1 In the first year of King Cyrus of Persia, the LORD fulfilled the prophecy he had given through Jeremiah. He stirred the heart of Cyrus to put this proclamation in writing and to send it throughout his kingdom: 2 “This is what King Cyrus of Persia says: “The LORD, the God of heaven, has given me all the kingdoms of the earth. He has appointed me to build him a Temple at Jerusalem, which is in Judah. 3 Any of you who are his people may go to Jerusalem in Judah to rebuild this Temple of the LORD, the God of Israel, who lives in Jerusalem. And may your God be with you! 4 Wherever this Jewish remnant is found, let their neighbors contribute toward their expenses by giving them silver and gold, supplies for the journey, and livestock, as well as a voluntary offering for the Temple of God in Jerusalem.” 5 Then God stirred the hearts of the priests and Levites and the leaders of the tribes of Judah and Benjamin to go to Jerusalem to rebuild the Temple of the LORD . 6 And all their neighbors assisted by giving them articles of silver and gold, supplies for the journey, and livestock. They gave them many valuable gifts in addition to all the voluntary offerings. 7 King Cyrus himself brought out the articles that King Nebuchadnezzar had taken from the LORD ’s Temple in Jerusalem and had placed in the temple of his own gods. 8 Cyrus directed Mithredath, the treasurer of Persia, to count these items and present them to Sheshbazzar, the leader of the exiles returning to Judah. 9 This is a list of the items that were returned: gold basins 30 silver basins 1,000 silver incense burners 29 10 gold bowls 30 silver bowls 410 other items 1,000 11 In all, there were 5,400 articles of gold and silver. Sheshbazzar brought all of these along when the exiles went from Babylon to Jerusalem.
1 Here is the list of the Jewish exiles of the provinces who returned from their captivity. King Nebuchadnezzar had deported them to Babylon, but now they returned to Jerusalem and the other towns in Judah where they originally lived. 2 Their leaders were Zerubbabel, Jeshua, Nehemiah, Seraiah, Reelaiah, Mordecai, Bilshan, Mispar, Bigvai, Rehum, and Baanah. This is the number of the men of Israel who returned from exile: 3 The family of Parosh 2,172 4 The family of Shephatiah 372 5 The family of Arah 775 6 The family of Pahath-moab (descendants of Jeshua and Joab) 2,812 7 The family of Elam 1,254 8 The family of Zattu 945 9 The family of Zaccai 760 10 The family of Bani 642 11 The family of Bebai 623 12 The family of Azgad 1,222 13 The family of Adonikam 666 14 The family of Bigvai 2,056 15 The family of Adin 454 16 The family of Ater (descendants of Hezekiah) 98 17 The family of Bezai 323 18 The family of Jorah 112 19 The family of Hashum 223 20 The family of Gibbar 95 21 The people of Bethlehem 123 22 The people of Netophah 56 23 The people of Anathoth 128 24 The people of Beth-azmaveth 42 25 The people of Kiriath-jearim, Kephirah, and Beeroth 743 26 The people of Ramah and Geba 621 27 The people of Micmash 122 28 The people of Bethel and Ai 223 29 The citizens of Nebo 52 30 The citizens of Magbish 156 31 The citizens of West Elam 1,254 32 The citizens of Harim 320 33 The citizens of Lod, Hadid, and Ono 725 34 The citizens of Jericho 345 35 The citizens of Senaah 3,630 36 These are the priests who returned from exile: The family of Jedaiah (through the line of Jeshua) 973 37 The family of Immer 1,052 38 The family of Pashhur 1,247 39 The family of Harim 1,017 40 These are the Levites who returned from exile: The families of Jeshua and Kadmiel (descendants of Hodaviah) 74 41 The singers of the family of Asaph 128 42 The gatekeepers of the families of Shallum, Ater, Talmon, Akkub, Hatita, and Shobai 139 43 The descendants of the following Temple servants returned from exile: Ziha, Hasupha, Tabbaoth, 44 Keros, Siaha, Padon, 45 Lebanah, Hagabah, Akkub, 46 Hagab, Shalmai, Hanan, 47 Giddel, Gahar, Reaiah, 48 Rezin, Nekoda, Gazzam, 49 Uzza, Paseah, Besai, 50 Asnah, Meunim, Nephusim, 51 Bakbuk, Hakupha, Harhur, 52 Bazluth, Mehida, Harsha, 53 Barkos, Sisera, Temah, 54 Neziah, and Hatipha. 55 The descendants of these servants of King Solomon returned from exile: Sotai, Hassophereth, Peruda, 56 Jaalah, Darkon, Giddel, 57 Shephatiah, Hattil, Pokereth-hazzebaim, and Ami. 58 In all, the Temple servants and the descendants of Solomon’s servants numbered 392. 59 Another group returned at this time from the towns of Tel-melah, Tel-harsha, Kerub, Addan, and Immer. However, they could not prove that they or their families were descendants of Israel. 60 This group included the families of Delaiah, Tobiah, and Nekoda—a total of 652 people. 61 Three families of priests—Hobaiah, Hakkoz, and Barzillai—also returned. (This Barzillai had married a woman who was a descendant of Barzillai of Gilead, and he had taken her family name.) 62 They searched for their names in the genealogical records, but they were not found, so they were disqualified from serving as priests. 63 The governor told them not to eat the priests’ share of food from the sacrifices until a priest could consult the LORD about the matter by using the Urim and Thummim—the sacred lots. 64 So a total of 42,360 people returned to Judah, 65 in addition to 7,337 servants and 200 singers, both men and women. 66 They took with them 736 horses, 245 mules, 67 435 camels, and 6,720 donkeys. 68 When they arrived at the Temple of the LORD in Jerusalem, some of the family leaders made voluntary offerings toward the rebuilding of God’s Temple on its original site, 69 and each leader gave as much as he could. The total of their gifts came to 61,000 gold coins, 6,250 pounds of silver, and 100 robes for the priests. 70 So the priests, the Levites, the singers, the gatekeepers, the Temple servants, and some of the common people settled in villages near Jerusalem. The rest of the people returned to their own towns throughout Israel.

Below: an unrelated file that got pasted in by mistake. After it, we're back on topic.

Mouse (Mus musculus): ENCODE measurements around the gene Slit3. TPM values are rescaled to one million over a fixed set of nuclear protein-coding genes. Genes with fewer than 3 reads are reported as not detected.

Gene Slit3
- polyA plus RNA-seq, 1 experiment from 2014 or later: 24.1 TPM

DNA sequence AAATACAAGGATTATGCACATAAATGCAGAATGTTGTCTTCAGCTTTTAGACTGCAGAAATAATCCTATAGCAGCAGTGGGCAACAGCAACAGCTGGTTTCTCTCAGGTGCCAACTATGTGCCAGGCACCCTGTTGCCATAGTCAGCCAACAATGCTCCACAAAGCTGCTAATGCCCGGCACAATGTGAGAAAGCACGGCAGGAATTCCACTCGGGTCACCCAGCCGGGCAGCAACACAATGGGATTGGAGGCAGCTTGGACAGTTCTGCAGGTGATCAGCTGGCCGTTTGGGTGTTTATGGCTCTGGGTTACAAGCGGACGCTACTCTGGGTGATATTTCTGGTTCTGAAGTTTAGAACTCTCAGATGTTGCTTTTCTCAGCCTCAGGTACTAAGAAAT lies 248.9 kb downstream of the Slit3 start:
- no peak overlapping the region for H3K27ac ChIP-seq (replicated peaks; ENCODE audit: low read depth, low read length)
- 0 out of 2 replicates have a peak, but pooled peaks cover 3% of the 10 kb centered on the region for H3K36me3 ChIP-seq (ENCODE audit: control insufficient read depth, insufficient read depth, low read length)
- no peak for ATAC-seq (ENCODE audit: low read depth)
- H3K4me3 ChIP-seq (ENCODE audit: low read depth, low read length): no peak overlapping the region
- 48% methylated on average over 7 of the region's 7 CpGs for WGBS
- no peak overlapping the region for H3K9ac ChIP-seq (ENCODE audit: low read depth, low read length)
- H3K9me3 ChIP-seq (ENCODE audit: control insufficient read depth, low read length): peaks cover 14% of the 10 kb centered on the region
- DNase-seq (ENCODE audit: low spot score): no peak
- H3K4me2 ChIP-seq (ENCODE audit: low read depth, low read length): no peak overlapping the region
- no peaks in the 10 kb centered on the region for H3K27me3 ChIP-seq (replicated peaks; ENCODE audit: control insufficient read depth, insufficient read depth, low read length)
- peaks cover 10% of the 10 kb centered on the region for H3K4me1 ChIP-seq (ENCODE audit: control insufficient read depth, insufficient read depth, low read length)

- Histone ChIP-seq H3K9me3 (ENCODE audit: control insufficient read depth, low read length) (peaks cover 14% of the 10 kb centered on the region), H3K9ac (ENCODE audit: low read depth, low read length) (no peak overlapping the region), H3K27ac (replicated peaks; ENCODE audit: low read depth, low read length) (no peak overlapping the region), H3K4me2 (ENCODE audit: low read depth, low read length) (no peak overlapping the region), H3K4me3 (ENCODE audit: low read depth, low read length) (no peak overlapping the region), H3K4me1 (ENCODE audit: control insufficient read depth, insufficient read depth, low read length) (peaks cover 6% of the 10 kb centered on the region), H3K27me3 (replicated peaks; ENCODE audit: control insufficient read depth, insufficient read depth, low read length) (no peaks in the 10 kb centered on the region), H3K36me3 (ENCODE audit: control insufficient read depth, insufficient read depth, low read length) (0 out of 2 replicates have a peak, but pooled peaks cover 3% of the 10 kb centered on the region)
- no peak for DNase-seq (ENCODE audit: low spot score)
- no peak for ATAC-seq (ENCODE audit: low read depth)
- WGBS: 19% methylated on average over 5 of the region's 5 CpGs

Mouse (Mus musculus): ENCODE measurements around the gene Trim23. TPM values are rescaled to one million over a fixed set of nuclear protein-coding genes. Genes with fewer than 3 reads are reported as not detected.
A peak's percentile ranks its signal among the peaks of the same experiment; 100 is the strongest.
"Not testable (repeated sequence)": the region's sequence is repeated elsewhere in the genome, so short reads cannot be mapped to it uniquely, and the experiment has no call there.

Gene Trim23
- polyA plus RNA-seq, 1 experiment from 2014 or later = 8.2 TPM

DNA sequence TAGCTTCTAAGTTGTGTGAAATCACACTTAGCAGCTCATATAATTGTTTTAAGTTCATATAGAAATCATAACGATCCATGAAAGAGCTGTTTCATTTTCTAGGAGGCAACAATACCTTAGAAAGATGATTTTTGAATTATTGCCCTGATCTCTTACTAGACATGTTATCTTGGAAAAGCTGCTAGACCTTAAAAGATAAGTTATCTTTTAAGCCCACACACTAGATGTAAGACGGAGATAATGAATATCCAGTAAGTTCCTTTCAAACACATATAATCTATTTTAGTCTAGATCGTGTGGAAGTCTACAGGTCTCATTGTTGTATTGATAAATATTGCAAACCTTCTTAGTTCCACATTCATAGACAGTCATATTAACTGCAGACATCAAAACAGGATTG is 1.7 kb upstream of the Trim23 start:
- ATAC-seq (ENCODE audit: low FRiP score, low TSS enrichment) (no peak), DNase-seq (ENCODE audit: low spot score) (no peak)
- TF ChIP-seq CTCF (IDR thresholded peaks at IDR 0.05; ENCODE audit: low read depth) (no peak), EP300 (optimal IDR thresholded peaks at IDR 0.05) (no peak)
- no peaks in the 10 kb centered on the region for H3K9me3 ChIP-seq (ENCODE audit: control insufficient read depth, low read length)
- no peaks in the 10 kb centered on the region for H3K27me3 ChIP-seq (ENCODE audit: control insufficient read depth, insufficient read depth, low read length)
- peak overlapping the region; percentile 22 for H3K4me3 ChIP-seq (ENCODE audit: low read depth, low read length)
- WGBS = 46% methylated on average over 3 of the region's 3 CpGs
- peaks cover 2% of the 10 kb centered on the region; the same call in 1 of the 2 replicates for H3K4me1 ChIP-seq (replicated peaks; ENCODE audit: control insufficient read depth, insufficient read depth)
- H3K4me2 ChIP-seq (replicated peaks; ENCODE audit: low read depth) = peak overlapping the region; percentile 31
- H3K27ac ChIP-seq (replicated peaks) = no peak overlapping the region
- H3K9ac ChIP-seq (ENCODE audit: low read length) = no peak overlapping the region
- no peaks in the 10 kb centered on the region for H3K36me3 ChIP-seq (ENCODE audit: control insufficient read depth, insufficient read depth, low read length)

23 When the soldiers had crucified Jesus, they divided his clothes among the four of them. They also took his robe, but it was seamless, woven in one piece from top to bottom. 24 So they said, “Rather than tearing it apart, let’s throw dice for it.” This fulfilled the Scripture that says, “They divided my garments among themselves and threw dice for my clothing.” So that is what they did. 25 Standing near the cross were Jesus’ mother, and his mother’s sister, Mary (the wife of Clopas), and Mary Magdalene. 26 When Jesus saw his mother standing there beside the disciple he loved, he said to her, “Dear woman, here is your son.” 27 And he said to this disciple, “Here is your mother.” And from then on this disciple took her into his home. 28 Jesus knew that his mission was now finished, and to fulfill Scripture he said, “I am thirsty.” 29 A jar of sour wine was sitting there, so they soaked a sponge in it, put it on a hyssop branch, and held it up to his lips. 30 When Jesus had tasted it, he said, “It is finished!” Then he bowed his head and released his spirit. 31 It was the day of preparation, and the Jewish leaders didn’t want the bodies hanging there the next day, which was the Sabbath (and a very special Sabbath, because it was the Passover). So they asked Pilate to hasten their deaths by ordering that their legs be broken. Then their bodies could be taken down. 32 So the soldiers came and broke the legs of the two men crucified with Jesus. 33 But when they came to Jesus, they saw that he was already dead, so they didn’t break his legs. 34 One of the soldiers, however, pierced his side with a spear, and immediately blood and water flowed out. 35 (This report is from an eyewitness giving an accurate account. He speaks the truth so that you also may continue to believe. ) 36 These things happened in fulfillment of the Scriptures that say, “Not one of his bones will be broken,” 37 and “They will look on the one they pierced.” 38 Afterward Joseph of Arimathea, who had been a secret disciple of Jesus (because he feared the Jewish leaders), asked Pilate for permission to take down Jesus’ body. When Pilate gave permission, Joseph came and took the body away. 39 With him came Nicodemus, the man who had come to Jesus at night. He brought about seventy-five pounds of perfumed ointment made from myrrh and aloes. 40 Following Jewish burial custom, they wrapped Jesus’ body with the spices in long sheets of linen cloth. 41 The place of crucifixion was near a garden, where there was a new tomb, never used before. 42 And so, because it was the day of preparation for the Jewish Passover and since the tomb was close at hand, they laid Jesus there.